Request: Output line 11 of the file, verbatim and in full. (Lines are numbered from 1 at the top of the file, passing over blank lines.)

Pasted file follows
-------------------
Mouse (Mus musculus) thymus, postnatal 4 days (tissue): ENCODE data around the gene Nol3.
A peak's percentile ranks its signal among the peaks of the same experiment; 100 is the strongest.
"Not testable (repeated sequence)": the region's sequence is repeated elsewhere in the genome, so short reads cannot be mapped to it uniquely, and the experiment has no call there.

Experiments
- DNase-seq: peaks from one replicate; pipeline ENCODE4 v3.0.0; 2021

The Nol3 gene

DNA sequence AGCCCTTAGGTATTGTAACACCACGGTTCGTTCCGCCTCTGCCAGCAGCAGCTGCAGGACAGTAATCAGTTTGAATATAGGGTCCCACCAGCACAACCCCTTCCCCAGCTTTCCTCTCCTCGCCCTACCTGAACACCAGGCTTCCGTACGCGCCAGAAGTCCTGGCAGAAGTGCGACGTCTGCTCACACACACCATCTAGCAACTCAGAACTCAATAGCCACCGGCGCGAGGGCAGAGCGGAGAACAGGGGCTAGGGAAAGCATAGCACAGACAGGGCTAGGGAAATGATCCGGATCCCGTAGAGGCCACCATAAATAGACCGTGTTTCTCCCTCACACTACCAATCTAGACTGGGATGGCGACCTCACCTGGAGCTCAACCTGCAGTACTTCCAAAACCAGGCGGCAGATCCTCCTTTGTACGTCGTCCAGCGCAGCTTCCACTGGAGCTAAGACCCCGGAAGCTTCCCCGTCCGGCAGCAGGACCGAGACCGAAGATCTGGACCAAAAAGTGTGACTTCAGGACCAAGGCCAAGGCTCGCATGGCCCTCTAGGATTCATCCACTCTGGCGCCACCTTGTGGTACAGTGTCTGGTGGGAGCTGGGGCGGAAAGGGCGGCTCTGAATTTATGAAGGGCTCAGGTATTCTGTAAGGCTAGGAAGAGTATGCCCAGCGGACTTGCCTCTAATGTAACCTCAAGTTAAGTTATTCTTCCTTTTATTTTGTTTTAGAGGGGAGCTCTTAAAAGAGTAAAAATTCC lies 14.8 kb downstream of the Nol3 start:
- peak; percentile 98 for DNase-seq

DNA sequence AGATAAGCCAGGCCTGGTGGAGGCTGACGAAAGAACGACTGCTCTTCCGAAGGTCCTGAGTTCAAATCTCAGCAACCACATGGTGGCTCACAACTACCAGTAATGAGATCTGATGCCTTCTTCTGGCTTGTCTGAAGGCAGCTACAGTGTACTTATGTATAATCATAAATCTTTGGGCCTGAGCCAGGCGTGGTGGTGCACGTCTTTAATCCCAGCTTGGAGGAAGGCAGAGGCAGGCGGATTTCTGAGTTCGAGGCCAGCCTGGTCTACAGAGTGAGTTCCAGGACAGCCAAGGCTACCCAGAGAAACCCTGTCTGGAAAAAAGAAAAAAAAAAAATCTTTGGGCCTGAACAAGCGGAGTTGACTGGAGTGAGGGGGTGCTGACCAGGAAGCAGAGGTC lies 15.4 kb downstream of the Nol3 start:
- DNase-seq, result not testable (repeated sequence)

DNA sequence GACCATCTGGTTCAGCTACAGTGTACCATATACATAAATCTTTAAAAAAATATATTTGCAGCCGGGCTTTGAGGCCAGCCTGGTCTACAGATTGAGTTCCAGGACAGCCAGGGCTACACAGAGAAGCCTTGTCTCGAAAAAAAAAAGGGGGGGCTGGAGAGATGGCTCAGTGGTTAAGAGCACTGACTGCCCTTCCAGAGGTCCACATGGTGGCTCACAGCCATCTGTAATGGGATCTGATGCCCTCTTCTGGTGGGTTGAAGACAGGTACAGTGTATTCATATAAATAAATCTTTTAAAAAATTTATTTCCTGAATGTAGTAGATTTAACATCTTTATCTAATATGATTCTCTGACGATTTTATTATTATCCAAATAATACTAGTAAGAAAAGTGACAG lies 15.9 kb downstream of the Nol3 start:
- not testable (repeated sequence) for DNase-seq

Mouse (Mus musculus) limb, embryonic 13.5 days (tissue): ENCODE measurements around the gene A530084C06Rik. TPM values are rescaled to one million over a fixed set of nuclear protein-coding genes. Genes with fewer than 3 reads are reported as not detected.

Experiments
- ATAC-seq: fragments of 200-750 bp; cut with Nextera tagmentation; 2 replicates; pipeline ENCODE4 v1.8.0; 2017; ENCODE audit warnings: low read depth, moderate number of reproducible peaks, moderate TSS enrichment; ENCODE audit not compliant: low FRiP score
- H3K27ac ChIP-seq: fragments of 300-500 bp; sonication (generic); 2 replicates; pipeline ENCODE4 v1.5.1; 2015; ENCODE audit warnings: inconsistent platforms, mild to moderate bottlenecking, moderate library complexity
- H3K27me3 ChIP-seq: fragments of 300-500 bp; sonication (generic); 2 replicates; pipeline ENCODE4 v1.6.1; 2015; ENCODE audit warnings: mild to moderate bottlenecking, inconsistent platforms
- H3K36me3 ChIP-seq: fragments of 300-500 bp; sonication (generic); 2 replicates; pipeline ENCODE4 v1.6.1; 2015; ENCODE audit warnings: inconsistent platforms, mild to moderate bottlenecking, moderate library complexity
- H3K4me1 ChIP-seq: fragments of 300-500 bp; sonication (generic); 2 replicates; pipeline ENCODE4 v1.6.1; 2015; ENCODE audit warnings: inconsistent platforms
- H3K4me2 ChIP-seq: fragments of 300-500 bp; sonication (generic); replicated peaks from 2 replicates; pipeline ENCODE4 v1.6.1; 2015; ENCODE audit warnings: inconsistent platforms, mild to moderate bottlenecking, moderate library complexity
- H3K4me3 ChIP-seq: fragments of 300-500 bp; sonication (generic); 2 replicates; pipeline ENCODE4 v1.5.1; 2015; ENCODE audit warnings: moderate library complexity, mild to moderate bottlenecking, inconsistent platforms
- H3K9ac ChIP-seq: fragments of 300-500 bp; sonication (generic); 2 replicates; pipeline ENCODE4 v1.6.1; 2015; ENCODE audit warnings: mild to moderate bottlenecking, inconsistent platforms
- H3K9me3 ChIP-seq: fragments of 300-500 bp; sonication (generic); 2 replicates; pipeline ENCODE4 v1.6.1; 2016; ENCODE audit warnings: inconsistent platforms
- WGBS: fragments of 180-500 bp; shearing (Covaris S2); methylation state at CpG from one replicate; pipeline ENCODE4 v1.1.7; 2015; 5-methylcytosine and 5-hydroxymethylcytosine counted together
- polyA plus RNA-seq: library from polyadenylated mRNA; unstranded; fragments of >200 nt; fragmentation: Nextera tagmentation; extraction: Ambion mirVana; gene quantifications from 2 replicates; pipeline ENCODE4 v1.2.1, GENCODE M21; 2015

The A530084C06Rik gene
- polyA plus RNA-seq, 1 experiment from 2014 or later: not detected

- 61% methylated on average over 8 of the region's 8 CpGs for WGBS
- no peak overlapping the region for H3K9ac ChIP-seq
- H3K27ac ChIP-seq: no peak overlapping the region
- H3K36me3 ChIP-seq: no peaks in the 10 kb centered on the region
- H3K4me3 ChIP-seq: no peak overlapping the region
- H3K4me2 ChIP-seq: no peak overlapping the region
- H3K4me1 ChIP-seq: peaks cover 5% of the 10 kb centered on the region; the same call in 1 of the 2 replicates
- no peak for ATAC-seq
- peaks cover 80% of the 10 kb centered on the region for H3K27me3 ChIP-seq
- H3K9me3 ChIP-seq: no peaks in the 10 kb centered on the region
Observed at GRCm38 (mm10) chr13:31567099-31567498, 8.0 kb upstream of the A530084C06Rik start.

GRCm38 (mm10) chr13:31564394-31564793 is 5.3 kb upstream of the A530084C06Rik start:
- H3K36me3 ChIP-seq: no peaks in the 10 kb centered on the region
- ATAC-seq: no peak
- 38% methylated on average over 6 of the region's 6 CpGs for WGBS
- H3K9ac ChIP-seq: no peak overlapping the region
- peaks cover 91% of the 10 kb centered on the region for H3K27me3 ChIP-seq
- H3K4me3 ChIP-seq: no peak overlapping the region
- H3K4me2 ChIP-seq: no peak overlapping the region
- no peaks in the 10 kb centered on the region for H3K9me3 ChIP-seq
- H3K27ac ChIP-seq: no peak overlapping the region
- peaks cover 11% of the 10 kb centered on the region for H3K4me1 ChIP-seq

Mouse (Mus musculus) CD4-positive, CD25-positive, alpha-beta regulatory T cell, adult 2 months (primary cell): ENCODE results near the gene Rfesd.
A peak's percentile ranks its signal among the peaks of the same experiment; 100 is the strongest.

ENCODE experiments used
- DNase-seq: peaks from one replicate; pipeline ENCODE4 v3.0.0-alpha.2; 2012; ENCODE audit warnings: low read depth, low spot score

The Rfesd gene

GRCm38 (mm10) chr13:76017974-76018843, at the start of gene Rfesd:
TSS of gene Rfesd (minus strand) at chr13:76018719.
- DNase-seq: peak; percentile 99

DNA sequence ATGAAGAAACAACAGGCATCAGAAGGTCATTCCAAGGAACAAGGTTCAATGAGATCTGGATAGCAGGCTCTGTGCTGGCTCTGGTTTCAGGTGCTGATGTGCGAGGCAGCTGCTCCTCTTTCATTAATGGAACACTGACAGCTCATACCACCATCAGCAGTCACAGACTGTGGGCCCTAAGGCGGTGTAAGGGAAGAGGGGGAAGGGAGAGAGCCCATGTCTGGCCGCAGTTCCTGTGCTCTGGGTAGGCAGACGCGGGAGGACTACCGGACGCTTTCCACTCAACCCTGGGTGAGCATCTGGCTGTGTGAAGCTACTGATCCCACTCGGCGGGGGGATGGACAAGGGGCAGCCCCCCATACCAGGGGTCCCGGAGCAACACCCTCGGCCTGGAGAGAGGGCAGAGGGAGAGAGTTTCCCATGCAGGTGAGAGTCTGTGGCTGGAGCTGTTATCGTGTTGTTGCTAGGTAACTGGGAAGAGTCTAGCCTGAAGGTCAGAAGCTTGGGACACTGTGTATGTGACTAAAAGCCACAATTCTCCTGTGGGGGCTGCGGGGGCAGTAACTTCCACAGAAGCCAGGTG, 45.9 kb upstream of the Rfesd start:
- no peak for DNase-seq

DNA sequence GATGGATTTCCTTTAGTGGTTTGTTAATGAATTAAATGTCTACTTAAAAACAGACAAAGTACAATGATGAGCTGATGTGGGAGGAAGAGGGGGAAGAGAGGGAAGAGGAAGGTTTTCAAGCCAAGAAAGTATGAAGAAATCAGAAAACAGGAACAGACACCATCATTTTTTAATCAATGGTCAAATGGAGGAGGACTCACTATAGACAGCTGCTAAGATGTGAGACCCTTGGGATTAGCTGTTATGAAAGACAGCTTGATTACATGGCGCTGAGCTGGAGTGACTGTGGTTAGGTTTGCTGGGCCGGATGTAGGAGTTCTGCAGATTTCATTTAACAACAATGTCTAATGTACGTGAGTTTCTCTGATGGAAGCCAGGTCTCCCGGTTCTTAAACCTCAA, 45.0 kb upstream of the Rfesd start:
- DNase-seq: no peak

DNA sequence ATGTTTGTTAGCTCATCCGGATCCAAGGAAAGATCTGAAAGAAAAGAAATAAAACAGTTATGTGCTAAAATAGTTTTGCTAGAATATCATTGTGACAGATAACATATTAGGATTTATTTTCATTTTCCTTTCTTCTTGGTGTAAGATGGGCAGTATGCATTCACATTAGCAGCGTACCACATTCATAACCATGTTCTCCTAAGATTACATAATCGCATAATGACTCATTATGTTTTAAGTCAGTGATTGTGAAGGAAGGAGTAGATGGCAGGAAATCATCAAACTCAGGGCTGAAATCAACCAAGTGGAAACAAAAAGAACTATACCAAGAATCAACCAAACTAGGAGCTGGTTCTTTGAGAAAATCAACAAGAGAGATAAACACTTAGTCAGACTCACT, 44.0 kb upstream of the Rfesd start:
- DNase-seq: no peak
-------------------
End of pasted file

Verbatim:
DNA sequence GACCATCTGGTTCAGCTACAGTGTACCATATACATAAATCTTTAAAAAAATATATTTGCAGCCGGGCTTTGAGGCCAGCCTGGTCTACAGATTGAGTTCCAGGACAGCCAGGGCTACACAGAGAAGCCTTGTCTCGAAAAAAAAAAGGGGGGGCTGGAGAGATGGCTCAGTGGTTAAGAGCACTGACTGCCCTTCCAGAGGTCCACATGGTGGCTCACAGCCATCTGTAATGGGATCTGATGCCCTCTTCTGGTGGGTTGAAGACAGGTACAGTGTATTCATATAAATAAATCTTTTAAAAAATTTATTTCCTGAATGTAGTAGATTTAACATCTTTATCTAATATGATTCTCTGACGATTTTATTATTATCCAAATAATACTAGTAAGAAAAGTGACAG lies 15.9 kb downstream of the Nol3 start: